Suffering from severe psoriasis? You are at higher risk of heart disease


Psoriasis, an autoimmune disease that causes a rash with itchy, scaly patches – most commonly on the knees, elbows, trunk, and scalp – is suffered by some 125 million people worldwide (two or three percent) of the global population). In severe cases, the skin around the joints may crack and bleed.

The patient’s body thinks its own tissues are foreign invaders that must be attacked. Unlike a simple rash, sufferers can’t get rid of it with an over-the-counter skin treatment, and it is usually an incurable, lifelong illness that often runs in families, but it doesn’t spread to other people. 

Attacks can be triggered by stress, tobacco, heavy drinking of alcohol, infections like strep throat, cold and dry weather, bad sunburn, and some medications including lithium, prednisone, and hydroxychloroquine.

As if this were not enough with which to cope, research at Italy’s University of Padova just published in the Journal of Investigative Dermatology has found that patients with severe psoriasis are at a higher risk for a decreased coronary flow and heart disease. The study was entitled “Coronary microvascular dysfunction in asymptomatic patients with severe psoriasis.”

The condition can be eased by applying a special cream or moisturizer or taking certain medications, and maintaining one’s overall health will also help improve symptoms.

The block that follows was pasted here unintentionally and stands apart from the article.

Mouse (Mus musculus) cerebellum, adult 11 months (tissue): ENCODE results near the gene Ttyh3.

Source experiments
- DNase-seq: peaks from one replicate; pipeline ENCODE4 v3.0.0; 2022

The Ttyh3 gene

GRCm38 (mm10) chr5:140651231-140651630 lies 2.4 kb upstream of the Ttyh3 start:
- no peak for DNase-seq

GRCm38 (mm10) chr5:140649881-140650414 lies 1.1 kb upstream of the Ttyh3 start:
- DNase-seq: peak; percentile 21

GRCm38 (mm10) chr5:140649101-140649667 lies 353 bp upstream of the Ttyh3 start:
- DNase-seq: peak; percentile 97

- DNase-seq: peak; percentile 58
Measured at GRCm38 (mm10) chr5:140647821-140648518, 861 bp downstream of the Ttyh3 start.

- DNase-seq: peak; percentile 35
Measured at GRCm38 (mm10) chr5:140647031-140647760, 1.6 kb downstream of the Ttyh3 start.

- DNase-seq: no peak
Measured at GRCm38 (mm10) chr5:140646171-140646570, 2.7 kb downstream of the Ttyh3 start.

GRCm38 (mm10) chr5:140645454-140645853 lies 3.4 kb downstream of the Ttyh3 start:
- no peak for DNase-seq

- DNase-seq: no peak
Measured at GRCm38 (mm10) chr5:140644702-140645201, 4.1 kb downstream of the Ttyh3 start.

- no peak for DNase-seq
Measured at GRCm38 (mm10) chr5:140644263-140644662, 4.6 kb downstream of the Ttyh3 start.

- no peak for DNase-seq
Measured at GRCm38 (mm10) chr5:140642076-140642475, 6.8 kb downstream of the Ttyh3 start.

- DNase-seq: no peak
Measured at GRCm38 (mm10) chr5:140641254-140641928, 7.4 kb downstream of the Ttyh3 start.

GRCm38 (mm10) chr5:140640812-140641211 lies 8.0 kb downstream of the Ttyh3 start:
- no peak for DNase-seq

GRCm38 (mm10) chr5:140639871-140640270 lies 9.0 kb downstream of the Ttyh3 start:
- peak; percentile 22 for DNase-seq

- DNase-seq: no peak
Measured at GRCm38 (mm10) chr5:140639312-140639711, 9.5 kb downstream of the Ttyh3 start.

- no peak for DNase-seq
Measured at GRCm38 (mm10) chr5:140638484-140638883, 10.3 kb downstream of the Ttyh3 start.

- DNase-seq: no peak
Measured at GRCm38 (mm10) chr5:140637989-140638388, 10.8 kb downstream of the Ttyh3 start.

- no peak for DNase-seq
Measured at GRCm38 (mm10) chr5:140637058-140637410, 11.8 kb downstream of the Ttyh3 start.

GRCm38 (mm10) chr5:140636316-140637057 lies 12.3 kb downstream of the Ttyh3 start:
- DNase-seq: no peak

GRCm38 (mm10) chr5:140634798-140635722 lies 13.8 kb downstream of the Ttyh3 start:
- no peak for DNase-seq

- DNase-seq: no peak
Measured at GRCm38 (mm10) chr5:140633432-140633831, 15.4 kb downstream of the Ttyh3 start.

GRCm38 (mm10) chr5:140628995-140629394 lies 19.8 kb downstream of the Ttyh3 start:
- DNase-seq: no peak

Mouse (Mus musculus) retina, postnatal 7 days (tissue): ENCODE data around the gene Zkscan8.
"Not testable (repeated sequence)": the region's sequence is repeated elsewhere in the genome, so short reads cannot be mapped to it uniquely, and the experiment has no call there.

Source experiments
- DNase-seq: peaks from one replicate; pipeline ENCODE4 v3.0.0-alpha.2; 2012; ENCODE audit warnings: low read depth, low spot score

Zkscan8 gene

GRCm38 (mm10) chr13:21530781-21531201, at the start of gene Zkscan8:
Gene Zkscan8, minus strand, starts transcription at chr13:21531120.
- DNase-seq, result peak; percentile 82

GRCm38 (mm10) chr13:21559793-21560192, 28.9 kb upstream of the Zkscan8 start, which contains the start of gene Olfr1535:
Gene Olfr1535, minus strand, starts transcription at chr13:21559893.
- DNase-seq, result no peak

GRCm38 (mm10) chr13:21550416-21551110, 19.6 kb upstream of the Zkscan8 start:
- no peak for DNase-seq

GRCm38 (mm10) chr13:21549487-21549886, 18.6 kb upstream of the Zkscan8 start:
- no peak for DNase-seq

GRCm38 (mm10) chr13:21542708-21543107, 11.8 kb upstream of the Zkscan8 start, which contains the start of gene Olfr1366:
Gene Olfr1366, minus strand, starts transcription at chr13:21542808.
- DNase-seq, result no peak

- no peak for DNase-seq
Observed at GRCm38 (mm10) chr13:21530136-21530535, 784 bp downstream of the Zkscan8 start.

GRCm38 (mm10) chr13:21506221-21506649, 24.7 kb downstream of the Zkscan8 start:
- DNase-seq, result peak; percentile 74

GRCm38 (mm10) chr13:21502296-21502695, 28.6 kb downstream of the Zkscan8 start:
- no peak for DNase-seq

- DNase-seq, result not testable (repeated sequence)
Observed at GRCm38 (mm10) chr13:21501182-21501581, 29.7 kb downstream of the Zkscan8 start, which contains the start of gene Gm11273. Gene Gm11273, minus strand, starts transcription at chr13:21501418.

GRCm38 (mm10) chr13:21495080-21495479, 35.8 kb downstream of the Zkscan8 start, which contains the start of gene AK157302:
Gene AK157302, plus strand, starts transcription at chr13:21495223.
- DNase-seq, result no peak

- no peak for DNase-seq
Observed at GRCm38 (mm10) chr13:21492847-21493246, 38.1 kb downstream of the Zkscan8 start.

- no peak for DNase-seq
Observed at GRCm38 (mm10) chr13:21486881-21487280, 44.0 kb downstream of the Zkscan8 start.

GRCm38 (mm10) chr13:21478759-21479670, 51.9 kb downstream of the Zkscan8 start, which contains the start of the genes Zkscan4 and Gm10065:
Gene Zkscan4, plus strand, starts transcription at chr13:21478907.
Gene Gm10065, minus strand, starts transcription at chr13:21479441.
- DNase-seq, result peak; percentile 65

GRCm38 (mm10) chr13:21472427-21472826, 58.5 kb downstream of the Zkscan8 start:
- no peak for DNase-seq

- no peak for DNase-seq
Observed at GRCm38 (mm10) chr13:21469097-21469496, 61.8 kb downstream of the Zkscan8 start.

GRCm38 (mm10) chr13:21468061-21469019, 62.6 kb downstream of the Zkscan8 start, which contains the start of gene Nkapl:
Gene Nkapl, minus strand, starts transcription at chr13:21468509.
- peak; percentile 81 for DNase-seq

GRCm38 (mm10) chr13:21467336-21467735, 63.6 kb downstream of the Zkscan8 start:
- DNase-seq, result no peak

Will AI show you more empathy than your doctor? (illustrative) (credit: PEXELS)

Why is the heart affected?

Lead investigator and dermatologist Dr. Stefano Piaserico explained: “Previous studies have shown that patients with severe psoriasis have an increased cardiovascular morbidity and mortality. However, there has been limited research on the specific mechanisms underlying this increased risk, particularly regarding coronary microvascular dysfunction.”

In the new study, 503 patients with psoriasis and without clinical cardiovascular disease underwent transthoracic Doppler echocardiography to evaluate coronary microcirculation. Investigators uncovered a high prevalence of coronary microvascular dysfunction in 31.5% of asymptomatic patients within the study population.

“We wanted to further investigate the prevalence of coronary microvascular dysfunction, as assessed by coronary flow reserve (CFR), in a large cohort of patients with severe psoriasis and its association with psoriasis severity and duration, as well as other patient characteristics. Patients with a reduced CFR underwent angio-CT to exclude a stenosis of the coronary arteries, and no patients showed coronary artery disease.

Therefore, all patients with an impaired CFR in our cohort were affected by coronary microvascular dysfunction.”

Results from the study showed that conventional cardiovascular risk factors – such as tobacco use, hyperlipidemia, and Type-2 diabetes were not independently associated with reduced CFR in patients with severe psoriasis. These findings emphasize the importance of considering inflammation and psoriasis-related factors in assessing cardiovascular risk in patients with severe psoriasis.

Piaserico commented that “we should diagnose and actively search for microvascular dysfunction in patients with psoriasis, as this population is at particularly high risk. We might hypothesize that an early and effective treatment of psoriasis would restore the dysfunction and eventually prevent the future risk of myocardial infarction and heart failure associated with it. In keeping with this, some preliminary studies showed that coronary microvascular dysfunction is restored after a treatment with biologics. Nevertheless, prospective studies are needed to confirm whether these findings translate into reductions in cardiovascular events.”

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